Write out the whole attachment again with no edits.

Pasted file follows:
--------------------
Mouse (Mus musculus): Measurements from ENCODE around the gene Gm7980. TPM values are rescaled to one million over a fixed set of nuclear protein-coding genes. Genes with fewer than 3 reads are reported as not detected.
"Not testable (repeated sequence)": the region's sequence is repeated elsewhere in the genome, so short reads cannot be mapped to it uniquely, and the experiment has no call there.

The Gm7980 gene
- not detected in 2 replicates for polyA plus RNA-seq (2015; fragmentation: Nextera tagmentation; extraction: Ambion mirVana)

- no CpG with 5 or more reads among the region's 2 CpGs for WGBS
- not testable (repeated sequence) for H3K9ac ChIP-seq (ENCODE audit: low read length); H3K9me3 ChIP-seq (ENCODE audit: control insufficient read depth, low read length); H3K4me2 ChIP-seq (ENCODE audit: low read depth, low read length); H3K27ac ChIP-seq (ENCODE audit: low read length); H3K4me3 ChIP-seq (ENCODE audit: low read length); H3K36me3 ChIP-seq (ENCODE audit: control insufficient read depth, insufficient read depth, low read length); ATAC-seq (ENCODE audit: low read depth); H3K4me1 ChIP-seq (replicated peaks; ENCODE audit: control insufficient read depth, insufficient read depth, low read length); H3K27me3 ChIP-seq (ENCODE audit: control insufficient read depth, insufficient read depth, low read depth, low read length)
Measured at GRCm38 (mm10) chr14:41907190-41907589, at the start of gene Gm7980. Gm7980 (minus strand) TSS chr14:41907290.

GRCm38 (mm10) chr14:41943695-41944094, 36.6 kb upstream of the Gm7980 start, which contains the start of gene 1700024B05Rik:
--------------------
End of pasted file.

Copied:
Mouse (Mus musculus): Measurements from ENCODE around the gene Gm7980. TPM values are rescaled to one million over a fixed set of nuclear protein-coding genes. Genes with fewer than 3 reads are reported as not detected.
"Not testable (repeated sequence)": the region's sequence is repeated elsewhere in the genome, so short reads cannot be mapped to it uniquely, and the experiment has no call there.

The Gm7980 gene
- not detected in 2 replicates for polyA plus RNA-seq (2015; fragmentation: Nextera tagmentation; extraction: Ambion mirVana)

- no CpG with 5 or more reads among the region's 2 CpGs for WGBS
- not testable (repeated sequence) for H3K9ac ChIP-seq (ENCODE audit: low read length); H3K9me3 ChIP-seq (ENCODE audit: control insufficient read depth, low read length); H3K4me2 ChIP-seq (ENCODE audit: low read depth, low read length); H3K27ac ChIP-seq (ENCODE audit: low read length); H3K4me3 ChIP-seq (ENCODE audit: low read length); H3K36me3 ChIP-seq (ENCODE audit: control insufficient read depth, insufficient read depth, low read length); ATAC-seq (ENCODE audit: low read depth); H3K4me1 ChIP-seq (replicated peaks; ENCODE audit: control insufficient read depth, insufficient read depth, low read length); H3K27me3 ChIP-seq (ENCODE audit: control insufficient read depth, insufficient read depth, low read depth, low read length)
Measured at GRCm38 (mm10) chr14:41907190-41907589, at the start of gene Gm7980. Gm7980 (minus strand) TSS chr14:41907290.

GRCm38 (mm10) chr14:41943695-41944094, 36.6 kb upstream of the Gm7980 start, which contains the start of gene 1700024B05Rik: